Egypt: Breaking the Fear Barrier

Egypt will hold its first multi-candidate presidential elections in September. Expectations for some degree of political plurality were raised when President Hosni Mubarak announced in February that the constitution would be amended to allow an electoral contest. Following fears that Mubarak was grooming his son Gamal to inherit the presidency, this announcement was seen as a major move towards opening up the political system, which has been dominated by one party rule since 1952.

The World Today
4 minute READ

Maha Azzam

The end of Mubarak’s presidency would mark the termination of the last connection to the officer corps which has held power, adopting the civilian rank of president but with essentially autocratic authority, since the coup over half a century ago.

There are many fault lines in Egypt but among the most serious are those related to the economy and the political battle between Islam and secularism as the source of the nation’s identity and orientation. It is an old power struggle going back at least to the beginning of the twentieth century, if not earlier, and yet is particularly poignant today as the Muslim Brotherhood and other Islamists insist on their right to a voice and a role in politics.

Free elections have produced Islamist successes over more moderate and secular alternatives, most recently in Iran. This is despite all the protestations of liberals and moderates that the popular influence of the Islamists was on the wane. The present Egyptian government is a long way from offering either secularists or Islamists free and fair elections, but the longer it postpones that day, the more critical and polarised the situation will become.

There was a referendum in May to ratify Mubarak’s proposal – presumably in case people preferred single candidate elections. The three main opposition parties permitted by the regime, the Wafd, the Tagammu and the Nasserist Party as well as the banned Muslim Brotherhood – which is probably the most popular – called for a boycott. They argued the proposed law was designed to exclude independent candidates.

Among the restrictions imposed was the stipulation that a potential candidate needed the backing of at least 65 members of parliament. The problem for the opposition is that of 454 parliament seats, ten are presidential appointments, 402 belong to his party, and there is a long history of accusations of rigged elections. This leaves a maximum of 32 votes that can freely support anyone else. On the other hand, the president presumably could direct his block to back another candidate.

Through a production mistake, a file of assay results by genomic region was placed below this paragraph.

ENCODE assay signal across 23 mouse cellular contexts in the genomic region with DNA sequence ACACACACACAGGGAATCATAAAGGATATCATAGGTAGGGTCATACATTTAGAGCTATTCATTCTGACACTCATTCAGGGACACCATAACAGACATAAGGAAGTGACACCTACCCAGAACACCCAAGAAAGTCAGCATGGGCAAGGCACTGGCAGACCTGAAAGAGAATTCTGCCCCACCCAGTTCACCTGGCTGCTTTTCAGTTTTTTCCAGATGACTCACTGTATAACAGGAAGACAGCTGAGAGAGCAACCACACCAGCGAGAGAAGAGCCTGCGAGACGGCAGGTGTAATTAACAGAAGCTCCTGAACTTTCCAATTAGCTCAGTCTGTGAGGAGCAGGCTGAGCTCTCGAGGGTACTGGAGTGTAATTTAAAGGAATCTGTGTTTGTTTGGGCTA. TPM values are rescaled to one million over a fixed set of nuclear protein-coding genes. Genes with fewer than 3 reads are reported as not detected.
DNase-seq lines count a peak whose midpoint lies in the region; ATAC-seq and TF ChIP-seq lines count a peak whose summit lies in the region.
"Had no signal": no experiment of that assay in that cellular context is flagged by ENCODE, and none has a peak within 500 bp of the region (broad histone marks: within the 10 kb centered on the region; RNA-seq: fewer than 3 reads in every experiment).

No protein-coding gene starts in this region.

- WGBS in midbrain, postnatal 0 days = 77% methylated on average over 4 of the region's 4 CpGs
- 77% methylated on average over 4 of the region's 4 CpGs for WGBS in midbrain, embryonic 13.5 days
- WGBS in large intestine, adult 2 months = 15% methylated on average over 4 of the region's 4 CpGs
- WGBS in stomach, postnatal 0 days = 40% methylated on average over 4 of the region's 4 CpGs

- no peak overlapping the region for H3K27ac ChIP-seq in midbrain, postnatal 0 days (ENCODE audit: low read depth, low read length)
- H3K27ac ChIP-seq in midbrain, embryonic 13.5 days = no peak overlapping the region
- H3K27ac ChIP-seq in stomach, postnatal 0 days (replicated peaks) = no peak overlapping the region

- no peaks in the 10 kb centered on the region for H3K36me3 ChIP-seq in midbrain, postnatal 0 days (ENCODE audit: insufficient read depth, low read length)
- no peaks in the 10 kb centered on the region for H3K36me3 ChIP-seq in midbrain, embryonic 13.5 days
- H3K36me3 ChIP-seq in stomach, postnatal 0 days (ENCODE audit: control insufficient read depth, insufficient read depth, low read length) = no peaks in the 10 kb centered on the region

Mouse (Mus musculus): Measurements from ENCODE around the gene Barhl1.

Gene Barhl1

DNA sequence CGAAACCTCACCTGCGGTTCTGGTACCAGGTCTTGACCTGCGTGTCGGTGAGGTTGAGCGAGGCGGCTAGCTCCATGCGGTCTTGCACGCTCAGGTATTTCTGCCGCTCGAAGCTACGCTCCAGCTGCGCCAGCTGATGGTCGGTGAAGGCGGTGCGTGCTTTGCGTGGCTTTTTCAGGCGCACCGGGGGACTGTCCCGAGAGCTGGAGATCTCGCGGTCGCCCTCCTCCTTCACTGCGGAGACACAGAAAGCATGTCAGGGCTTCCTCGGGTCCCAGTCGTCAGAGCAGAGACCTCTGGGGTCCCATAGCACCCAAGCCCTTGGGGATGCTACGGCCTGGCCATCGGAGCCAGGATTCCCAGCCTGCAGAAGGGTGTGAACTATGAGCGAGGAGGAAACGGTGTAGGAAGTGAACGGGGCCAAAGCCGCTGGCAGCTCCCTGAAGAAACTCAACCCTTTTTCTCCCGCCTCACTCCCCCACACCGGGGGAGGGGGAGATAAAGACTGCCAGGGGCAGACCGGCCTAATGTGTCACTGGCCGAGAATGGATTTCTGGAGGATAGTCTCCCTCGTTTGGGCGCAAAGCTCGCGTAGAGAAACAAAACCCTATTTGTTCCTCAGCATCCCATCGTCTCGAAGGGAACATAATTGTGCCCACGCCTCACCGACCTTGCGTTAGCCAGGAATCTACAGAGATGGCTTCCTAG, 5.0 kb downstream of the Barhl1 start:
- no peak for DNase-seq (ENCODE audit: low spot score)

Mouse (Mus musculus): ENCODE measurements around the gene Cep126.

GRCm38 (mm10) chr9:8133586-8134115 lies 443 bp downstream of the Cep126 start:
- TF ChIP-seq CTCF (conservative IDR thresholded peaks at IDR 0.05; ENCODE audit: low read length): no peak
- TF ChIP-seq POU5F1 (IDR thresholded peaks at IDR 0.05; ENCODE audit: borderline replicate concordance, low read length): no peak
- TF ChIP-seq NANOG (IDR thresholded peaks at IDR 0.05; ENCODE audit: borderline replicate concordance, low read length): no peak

The referendum resulted in a ‘yes’ vote but was characterised by the usual low turnout, allegations of rigging, and acts of violence against the opposition. United States President, George Bush, voiced concern that violence against peaceful demonstrators did not conform to democratic norms.

The farcical nature of the electoral process was highlighted by the Wafd newspaper which published photographs of two of its reporters casting ballots in six different Cairo polling stations unopposed and undetected. It was a foretaste of what may occur in the presidential elections.

Mubarak’s dramatic move appears to be cosmetic and is marred by a history of government restrictions imposed each time there has been an urge toward political liberalisation. The move was primarily a response to US pressure for Middle East political reform. This is part of the Broader Middle East initiative and because Washington is worried by the upsurge in domestic opposition in Egypt following the Iraq war.

Although there has been a continuing call from various political forces for greater political liberalisation and the removal of emergency laws – Egypt has been ruled by such laws for 57 out of the last 65 years – opposition parties have been weak throughout the Anwar Sadat and Mubarak eras and posed no serious challenge to the political order.

There has been increasing frustration at the political stalemate, despite a degree of freedom for the press and more open criticism of government and corruption, although no criticism is allowed of the president himself. A coalition of activists from left wing, nationalist and Islamist backgrounds, Kifaya (Enough), has been at the heart of street protest during the last few months. A show of opposition unity in the face of the existing stalemate.

There have been previous attempts at liberalisation. Following the 1973 October, Egypt appeared to be charting a path toward greater political and economic openess. While limited, it was seen as a break from the authoritarian period of President Abdel Nasser and part of a move away from the Soviet Union. Some moderate Islamists ran as parliamentary candidates under the umbrella of the Socialist Labour Party but no real legal alternative was allowed.

Student unions and professional syndicates became an alternative channel for groups such as the Muslim Brotherhood. Islamists managed to harness support through them and increased their influence throughout the 1970s and 1980s. They have come under government scrutiny and control in the last decade, mainly to restrict the Islamists. This has meant the broader political arena, although dominated by one party, and street protest, though controlled by the security forces which place very heavy restrictions on demonstrators, nevertheless increasingly became areas of opposition.